U.S. banks are pushing the Federal Reserve to change the terms of a $600 billion lending program for small and medium-sized businesses, including reducing minimum loan sizes and allowing more flexibility on underlying reference rates, industry groups said.
Over the past few days, Washington-based bank groups have given the Fed feedback on the terms of the Main Street Lending Program designed to help mitigate the economic impact of the coronavirus outbreak. The program was unveiled on April 9 and is due to launch in coming weeks.
As part of that program, banks will make loans to eligible small and medium-sized businesses and the Fed will then purchase 95% of the loan via a special-purpose vehicle. The Fed asked for public input and has said it may change the terms if necessary.
Making the program workable for lenders is critical to getting federal funds into the real economy quickly, but the terms of that and other assistance schemes are under growing scrutiny amid worries insufficient conditions are being placed on borrowers and that banks may dish out the funds unevenly.
On Friday, Reuters reported that some funds from a separate program to cover small businesses’ payroll appeared to have gone to some states and companies in less need of the cash.
Industry groups including the Independent Community Bankers of America (ICBA), the Consumer Bankers Association (CBA) and the American Bankers Association (ABA) told the Fed this week that the program’s $1 million minimum loan size is too large and will exclude many small businesses that need to borrow a smaller amount.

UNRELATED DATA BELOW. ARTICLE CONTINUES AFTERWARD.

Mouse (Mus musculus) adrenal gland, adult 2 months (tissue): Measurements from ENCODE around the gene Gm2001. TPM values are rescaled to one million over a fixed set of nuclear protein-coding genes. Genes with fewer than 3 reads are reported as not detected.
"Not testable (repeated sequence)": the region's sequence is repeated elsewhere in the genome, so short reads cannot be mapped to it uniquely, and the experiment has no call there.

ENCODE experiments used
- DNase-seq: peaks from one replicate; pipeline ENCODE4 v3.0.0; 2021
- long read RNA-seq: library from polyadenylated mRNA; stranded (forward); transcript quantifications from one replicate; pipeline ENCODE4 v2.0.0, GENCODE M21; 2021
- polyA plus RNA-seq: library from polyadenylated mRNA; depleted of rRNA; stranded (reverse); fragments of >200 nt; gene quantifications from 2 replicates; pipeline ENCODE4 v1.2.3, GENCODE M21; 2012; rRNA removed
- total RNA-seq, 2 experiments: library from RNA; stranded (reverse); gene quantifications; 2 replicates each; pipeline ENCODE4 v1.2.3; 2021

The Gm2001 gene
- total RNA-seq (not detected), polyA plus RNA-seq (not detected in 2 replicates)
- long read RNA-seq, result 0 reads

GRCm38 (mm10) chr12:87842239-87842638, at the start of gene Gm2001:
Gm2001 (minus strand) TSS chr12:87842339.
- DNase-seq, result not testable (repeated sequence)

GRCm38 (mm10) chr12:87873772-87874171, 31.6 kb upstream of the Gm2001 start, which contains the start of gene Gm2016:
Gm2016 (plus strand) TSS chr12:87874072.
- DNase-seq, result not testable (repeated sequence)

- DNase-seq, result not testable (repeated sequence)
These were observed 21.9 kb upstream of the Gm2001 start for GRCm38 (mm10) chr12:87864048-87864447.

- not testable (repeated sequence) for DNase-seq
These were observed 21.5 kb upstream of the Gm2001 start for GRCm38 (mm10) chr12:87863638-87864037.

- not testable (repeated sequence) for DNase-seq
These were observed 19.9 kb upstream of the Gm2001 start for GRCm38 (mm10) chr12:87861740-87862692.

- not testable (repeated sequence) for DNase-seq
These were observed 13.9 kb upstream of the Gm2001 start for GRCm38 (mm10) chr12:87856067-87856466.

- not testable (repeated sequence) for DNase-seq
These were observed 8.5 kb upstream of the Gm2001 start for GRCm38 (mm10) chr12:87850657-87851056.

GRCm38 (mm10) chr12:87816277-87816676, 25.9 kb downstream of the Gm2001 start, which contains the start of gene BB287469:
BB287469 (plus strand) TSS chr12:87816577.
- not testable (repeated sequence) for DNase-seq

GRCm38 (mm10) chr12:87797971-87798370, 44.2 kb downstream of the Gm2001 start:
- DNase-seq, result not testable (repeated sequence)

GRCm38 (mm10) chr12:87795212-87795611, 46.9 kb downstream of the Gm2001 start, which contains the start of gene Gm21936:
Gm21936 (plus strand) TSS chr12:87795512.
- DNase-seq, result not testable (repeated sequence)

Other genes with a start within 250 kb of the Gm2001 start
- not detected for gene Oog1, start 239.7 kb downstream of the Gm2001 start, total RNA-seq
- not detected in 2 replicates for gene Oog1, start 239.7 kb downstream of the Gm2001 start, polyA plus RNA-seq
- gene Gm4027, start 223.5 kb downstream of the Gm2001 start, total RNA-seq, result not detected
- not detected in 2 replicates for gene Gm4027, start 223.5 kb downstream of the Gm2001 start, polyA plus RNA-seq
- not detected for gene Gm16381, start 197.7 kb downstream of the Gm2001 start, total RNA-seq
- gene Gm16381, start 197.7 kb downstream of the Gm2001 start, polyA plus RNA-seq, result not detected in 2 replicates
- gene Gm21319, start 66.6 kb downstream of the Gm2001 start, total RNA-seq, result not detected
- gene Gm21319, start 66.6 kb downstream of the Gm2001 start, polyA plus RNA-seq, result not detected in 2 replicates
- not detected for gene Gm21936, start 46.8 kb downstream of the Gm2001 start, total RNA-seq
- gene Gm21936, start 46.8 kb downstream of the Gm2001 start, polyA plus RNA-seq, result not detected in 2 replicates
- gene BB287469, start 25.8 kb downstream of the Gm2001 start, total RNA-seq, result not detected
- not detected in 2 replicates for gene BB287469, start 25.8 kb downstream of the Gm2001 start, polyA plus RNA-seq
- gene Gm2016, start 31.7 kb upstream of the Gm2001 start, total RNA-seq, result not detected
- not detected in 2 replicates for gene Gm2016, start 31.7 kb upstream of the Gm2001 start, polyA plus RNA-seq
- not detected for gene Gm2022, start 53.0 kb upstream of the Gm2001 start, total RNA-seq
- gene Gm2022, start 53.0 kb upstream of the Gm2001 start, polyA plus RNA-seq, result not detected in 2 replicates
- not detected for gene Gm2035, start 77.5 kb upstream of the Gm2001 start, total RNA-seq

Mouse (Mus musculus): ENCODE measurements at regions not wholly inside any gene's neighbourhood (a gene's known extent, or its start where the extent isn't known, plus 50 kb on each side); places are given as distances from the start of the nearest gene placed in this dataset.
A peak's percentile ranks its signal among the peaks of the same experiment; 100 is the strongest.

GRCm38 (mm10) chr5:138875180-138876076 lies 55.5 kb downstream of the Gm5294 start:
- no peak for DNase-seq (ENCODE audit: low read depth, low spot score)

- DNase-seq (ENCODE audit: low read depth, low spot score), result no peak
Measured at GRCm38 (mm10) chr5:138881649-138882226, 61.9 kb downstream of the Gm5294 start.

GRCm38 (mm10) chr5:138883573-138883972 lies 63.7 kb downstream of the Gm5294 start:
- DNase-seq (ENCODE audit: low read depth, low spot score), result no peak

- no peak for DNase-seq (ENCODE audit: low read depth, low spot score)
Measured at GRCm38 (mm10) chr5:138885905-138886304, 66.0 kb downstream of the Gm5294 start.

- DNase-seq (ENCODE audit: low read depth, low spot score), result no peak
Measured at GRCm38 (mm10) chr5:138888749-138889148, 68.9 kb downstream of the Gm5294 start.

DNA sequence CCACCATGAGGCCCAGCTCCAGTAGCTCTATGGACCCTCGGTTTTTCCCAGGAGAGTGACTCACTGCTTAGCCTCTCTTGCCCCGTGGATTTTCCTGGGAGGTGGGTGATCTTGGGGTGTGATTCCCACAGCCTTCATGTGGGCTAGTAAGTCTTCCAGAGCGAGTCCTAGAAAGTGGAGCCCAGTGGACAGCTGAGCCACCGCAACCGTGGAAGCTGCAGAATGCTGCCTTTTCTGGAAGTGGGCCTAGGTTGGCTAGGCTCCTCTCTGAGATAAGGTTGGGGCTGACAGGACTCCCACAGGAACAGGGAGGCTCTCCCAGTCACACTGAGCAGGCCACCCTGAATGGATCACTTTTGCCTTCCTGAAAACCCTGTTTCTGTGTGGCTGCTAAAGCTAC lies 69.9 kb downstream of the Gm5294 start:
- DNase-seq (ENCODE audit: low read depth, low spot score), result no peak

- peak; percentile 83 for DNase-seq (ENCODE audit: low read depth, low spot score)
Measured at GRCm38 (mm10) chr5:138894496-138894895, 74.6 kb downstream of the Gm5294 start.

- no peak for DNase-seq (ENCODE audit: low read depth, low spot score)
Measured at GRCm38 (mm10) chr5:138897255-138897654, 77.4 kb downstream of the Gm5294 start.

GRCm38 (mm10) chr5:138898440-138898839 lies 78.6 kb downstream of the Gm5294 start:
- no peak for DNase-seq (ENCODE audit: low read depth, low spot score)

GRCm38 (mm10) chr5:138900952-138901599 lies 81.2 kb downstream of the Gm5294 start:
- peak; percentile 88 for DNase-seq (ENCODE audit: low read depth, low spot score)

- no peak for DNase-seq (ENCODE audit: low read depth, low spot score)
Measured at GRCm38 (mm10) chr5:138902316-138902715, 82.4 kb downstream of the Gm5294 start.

“The minimum loan amount should be no higher than $100,000. Otherwise, Main Street businesses and community banks will not participate,” the ICBA wrote in a letter published on Friday.
The ABA said in its letter published on Saturday the floor should be $50,000.
The Fed has said banks must price the loans using the Secured Overnight Financing Rate (SOFR), a newer benchmark that is due to replace the London Inter-Bank Offered Rate (Libor) next year. But some lenders want to use Libor or other benchmarks, since many have yet to adopt SOFR, the ABA said.
The ICBA also said the requirement for lenders to retain a 5% interest in the loan is unlikely to make lenders any more prudent when underwriting the loan, but it will complicate the loan’s sale and the accounting treatment of the transaction.
Other industry requests include more flexibility on the duration of the loans allowed and the maximum size of the loan, as well as giving lenders more discretion on how to enforce capital distribution restrictions imposed on borrowers as a condition of the loan.
The Fed, which received roughly 2,000 letters on the program, declined to comment.